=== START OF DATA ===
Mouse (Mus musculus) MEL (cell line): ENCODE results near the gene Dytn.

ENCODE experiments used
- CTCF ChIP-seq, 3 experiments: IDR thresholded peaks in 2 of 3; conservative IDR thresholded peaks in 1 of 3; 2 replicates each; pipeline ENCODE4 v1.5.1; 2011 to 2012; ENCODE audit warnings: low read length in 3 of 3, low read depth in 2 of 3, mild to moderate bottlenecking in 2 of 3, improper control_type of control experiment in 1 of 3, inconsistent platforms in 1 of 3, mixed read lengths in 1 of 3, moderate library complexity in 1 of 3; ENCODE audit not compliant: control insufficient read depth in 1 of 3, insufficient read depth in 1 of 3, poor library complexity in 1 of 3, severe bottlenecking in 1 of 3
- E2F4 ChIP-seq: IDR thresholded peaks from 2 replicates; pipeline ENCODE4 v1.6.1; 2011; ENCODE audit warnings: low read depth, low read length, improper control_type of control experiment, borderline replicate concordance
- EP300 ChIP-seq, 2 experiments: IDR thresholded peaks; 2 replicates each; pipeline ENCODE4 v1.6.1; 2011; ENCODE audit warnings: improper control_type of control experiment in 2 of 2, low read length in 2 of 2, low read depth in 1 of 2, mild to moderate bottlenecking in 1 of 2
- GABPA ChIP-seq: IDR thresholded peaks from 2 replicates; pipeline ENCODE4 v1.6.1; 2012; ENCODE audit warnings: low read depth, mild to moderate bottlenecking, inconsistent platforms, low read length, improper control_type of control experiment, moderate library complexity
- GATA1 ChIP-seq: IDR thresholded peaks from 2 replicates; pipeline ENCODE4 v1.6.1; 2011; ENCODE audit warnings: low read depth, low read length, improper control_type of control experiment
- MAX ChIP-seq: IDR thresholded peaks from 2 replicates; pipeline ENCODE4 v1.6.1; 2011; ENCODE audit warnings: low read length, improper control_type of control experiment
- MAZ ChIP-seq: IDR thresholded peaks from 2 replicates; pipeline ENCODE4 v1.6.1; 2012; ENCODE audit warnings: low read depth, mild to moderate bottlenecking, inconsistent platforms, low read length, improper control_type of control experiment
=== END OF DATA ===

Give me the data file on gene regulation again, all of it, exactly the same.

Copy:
Mouse (Mus musculus) MEL (cell line): ENCODE results near the gene Dytn.

ENCODE experiments used
- CTCF ChIP-seq, 3 experiments: IDR thresholded peaks in 2 of 3; conservative IDR thresholded peaks in 1 of 3; 2 replicates each; pipeline ENCODE4 v1.5.1; 2011 to 2012; ENCODE audit warnings: low read length in 3 of 3, low read depth in 2 of 3, mild to moderate bottlenecking in 2 of 3, improper control_type of control experiment in 1 of 3, inconsistent platforms in 1 of 3, mixed read lengths in 1 of 3, moderate library complexity in 1 of 3; ENCODE audit not compliant: control insufficient read depth in 1 of 3, insufficient read depth in 1 of 3, poor library complexity in 1 of 3, severe bottlenecking in 1 of 3
- E2F4 ChIP-seq: IDR thresholded peaks from 2 replicates; pipeline ENCODE4 v1.6.1; 2011; ENCODE audit warnings: low read depth, low read length, improper control_type of control experiment, borderline replicate concordance
- EP300 ChIP-seq, 2 experiments: IDR thresholded peaks; 2 replicates each; pipeline ENCODE4 v1.6.1; 2011; ENCODE audit warnings: improper control_type of control experiment in 2 of 2, low read length in 2 of 2, low read depth in 1 of 2, mild to moderate bottlenecking in 1 of 2
- GABPA ChIP-seq: IDR thresholded peaks from 2 replicates; pipeline ENCODE4 v1.6.1; 2012; ENCODE audit warnings: low read depth, mild to moderate bottlenecking, inconsistent platforms, low read length, improper control_type of control experiment, moderate library complexity
- GATA1 ChIP-seq: IDR thresholded peaks from 2 replicates; pipeline ENCODE4 v1.6.1; 2011; ENCODE audit warnings: low read depth, low read length, improper control_type of control experiment
- MAX ChIP-seq: IDR thresholded peaks from 2 replicates; pipeline ENCODE4 v1.6.1; 2011; ENCODE audit warnings: low read length, improper control_type of control experiment
- MAZ ChIP-seq: IDR thresholded peaks from 2 replicates; pipeline ENCODE4 v1.6.1; 2012; ENCODE audit warnings: low read depth, mild to moderate bottlenecking, inconsistent platforms, low read length, improper control_type of control experiment